Our Boats

Our festival wouldn’t be the same without the spectacular boats who visit. We invite scores of historic and classic vessels to fill the harbour, re-creating the sights, smells and flavour of what was once an important, vibrant fishing port. Traditional wooden vessels, (from Brittany to Falmouth) are rigged with spars and tan sails and line the harbour wall. They then set out for an impressive parade of sail over the three days, a sight that stirs the heart of even the most hardened land lubber.

Boat Owners – we encourage you to please send us your details via the ‘Book your boat’ link on the homepage. We will do our very best to include your boat details on the website or in the festival catalogue.

Please note: the finer details of many of these vessels can be found through their skippers at the festival. As ever, the number of vessels attending is governed by the weather and we apologise in advance for any descriptive mistakes.

THIS YEAR’S BOATS – The boats listed under ‘this year’s boats’ are those attending the 2024 festival.

This year's boats

Alf Smythers

Alf Smythers is a 26ft Truro River Oyster Dredger built between 1966 and 1972. She’s a carvel constructed gaff cutter, based from Mylor and owned by the oysterman, Chris ‘Ranger’. Check out AlfSmythers.co.uk. Not only does Ranger dredge for oysters during the season (www.faloysters.co.uk), he can also be seen occasional ‘racing’ Alf in the Carrick Roads. She’s an open boat, with no inboard engine and even sailed to Douarnenez several year back… impressing the Bretons no end! Also, if you want to see the future restoration of the 150 year old oyster boat ‘Shadow’ (the oldest survivor), then please support her restoration via Shadow1870s.co.uk.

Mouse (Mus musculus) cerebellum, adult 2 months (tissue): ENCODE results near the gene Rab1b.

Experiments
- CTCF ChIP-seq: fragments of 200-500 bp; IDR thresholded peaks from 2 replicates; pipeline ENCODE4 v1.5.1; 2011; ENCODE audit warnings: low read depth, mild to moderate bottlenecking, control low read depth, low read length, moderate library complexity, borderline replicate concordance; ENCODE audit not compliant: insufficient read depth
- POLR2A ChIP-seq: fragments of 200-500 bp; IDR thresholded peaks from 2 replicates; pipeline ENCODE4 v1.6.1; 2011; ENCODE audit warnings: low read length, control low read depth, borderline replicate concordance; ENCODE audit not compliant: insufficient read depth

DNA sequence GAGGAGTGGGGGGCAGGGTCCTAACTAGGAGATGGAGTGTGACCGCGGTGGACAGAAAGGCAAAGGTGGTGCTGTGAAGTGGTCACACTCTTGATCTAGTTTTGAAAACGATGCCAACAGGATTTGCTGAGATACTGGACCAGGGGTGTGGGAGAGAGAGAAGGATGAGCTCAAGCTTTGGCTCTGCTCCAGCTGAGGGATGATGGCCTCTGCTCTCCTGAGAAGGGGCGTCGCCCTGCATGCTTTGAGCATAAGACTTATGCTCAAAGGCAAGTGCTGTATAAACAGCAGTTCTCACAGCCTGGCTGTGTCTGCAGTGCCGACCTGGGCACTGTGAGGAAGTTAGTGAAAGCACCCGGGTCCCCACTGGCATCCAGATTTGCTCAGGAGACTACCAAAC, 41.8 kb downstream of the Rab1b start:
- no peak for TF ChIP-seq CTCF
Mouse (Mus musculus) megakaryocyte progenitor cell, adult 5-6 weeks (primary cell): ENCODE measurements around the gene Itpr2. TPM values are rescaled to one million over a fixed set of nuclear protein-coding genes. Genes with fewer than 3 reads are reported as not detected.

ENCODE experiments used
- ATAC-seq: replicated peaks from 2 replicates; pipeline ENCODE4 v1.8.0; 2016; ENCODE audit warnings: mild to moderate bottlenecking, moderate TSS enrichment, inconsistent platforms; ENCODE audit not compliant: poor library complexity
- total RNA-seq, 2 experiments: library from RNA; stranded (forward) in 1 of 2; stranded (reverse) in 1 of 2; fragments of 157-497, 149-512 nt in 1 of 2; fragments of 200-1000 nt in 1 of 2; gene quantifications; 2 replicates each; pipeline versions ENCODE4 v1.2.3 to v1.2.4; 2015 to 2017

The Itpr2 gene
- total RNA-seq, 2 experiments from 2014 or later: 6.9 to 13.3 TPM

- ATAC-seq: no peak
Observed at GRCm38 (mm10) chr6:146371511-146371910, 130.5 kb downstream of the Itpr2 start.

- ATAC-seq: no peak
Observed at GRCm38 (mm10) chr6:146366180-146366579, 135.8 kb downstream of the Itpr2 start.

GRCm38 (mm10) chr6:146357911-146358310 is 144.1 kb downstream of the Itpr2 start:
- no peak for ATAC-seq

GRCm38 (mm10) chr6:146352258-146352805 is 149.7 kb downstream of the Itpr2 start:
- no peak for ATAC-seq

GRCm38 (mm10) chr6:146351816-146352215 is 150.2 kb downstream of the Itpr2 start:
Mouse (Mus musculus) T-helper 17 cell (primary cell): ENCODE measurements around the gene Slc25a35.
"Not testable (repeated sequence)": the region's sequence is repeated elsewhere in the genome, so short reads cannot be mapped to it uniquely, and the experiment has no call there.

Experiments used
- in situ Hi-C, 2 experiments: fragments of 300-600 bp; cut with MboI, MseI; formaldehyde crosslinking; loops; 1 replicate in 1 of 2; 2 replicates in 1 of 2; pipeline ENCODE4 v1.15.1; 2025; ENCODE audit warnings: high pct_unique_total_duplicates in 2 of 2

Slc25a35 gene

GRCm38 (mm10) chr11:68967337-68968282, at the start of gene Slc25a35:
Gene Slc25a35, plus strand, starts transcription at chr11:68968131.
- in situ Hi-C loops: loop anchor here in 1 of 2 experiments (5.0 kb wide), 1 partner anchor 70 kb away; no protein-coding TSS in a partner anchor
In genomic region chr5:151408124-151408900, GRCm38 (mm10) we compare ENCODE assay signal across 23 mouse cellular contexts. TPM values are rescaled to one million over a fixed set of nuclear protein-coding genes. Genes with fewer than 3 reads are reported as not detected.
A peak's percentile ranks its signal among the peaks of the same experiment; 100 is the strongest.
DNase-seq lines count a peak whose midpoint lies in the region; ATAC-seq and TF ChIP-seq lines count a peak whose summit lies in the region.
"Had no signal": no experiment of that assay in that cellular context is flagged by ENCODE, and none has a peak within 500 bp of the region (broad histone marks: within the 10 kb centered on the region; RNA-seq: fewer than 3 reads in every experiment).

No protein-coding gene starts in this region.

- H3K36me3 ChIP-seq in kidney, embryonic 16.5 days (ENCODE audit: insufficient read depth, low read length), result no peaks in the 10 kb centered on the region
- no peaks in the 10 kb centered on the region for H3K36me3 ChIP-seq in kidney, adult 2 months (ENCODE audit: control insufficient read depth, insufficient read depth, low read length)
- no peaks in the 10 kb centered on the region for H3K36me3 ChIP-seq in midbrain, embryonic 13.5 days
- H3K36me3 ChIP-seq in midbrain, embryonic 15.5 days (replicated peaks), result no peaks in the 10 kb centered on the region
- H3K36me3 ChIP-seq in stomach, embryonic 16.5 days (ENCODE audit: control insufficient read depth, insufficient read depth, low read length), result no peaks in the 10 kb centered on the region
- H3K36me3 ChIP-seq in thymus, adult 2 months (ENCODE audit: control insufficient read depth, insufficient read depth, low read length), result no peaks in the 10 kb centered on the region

Alva

Built by Ben Harris & Co at Restronguet, Cornwall, Alva was launched in 2011. Designed by Paul Gartside along the lines of the later Falmouth Quay Punts, she is a 30 ft gaff cutter that’s fast, seaworthy and immensely strong. With full headroom, there’s also accommodation for three adults and two children. Construction is larch on laminated pitch pine and steamed oak frames. Cedar decks, cabin-sides and capping rail are iroko, cockpit and trim are teak, pitch pine interior and bronze and copper fastened throughout. She looks spectacular, as does all the traditional vessels that Ben has built. www.benharrisboats.co.uk

Amokura

The 50ft Amokura was built in 1939 for Major (later Sir Ernest) Harston, ADC to Lord Mountbatten. Renowned designer Fred Shepherd designed her and supervised the build, which took place at the yard of AH Moody & Sons Ltd, at Swanwick in Hampshire, UK. She was later owned by the author George Millar who wrote extensively about her in his book Oyster River describing a summer spent cruising in the Gulf of Morbihan in the early 1960s. Amokura was later sold to Richard Carr, of the Carr biscuit family, who re-rigged her then sailed her extensively in the Mediterranean through most of the 1970s. In 1980 she was returned to Moody’s yard and her interior was stripped out to enable the structural beams to be reinforced and refastened. A new interior was installed under the direction of designer John Mumford and following relaunch Amokura was sailed to the Caribbean and the US East Coast. She returned to the Mediterranean before being brought back in the late 1990s to the UK for a refit at the International Boatbuilding Training College (IBTC) in Lowestoft. This included a light oak interior installed in keeping with her original construction. She spent the early 2000s cruising mainly in the UK before moving to the Mediterranean in 2007. In late 2012 Amokura sailed to Cockwells yard in Falmouth, UK for refit work including replacement of the deck. She then moved to Palma de Mallorca, Spain, before returning to Falmouth in 2015 for further improvement works with Butler & Co at Penpol, in Falmouth, UK. This included replacement of her wooden keel and a new wooden spars with a sail plan designed by the late Theo Rye. Further extensive works were undertaken in winter 2018-19 with repair and reinforcement of her structural frames, rewiring and a new engine. With dark blue topsides and the addition of a symmetrical spinnaker Amokura has a new look for 2019. She was entered in the two-handed class of the 2019 Rolex Fastnet Race, crewed by Paul Moxon and Steve Jones, achieving qualification in the RORC Myth of Malham and Volvo D2D races. She is now based in Falmouth and owned by Paul Moxon. www.amokura.info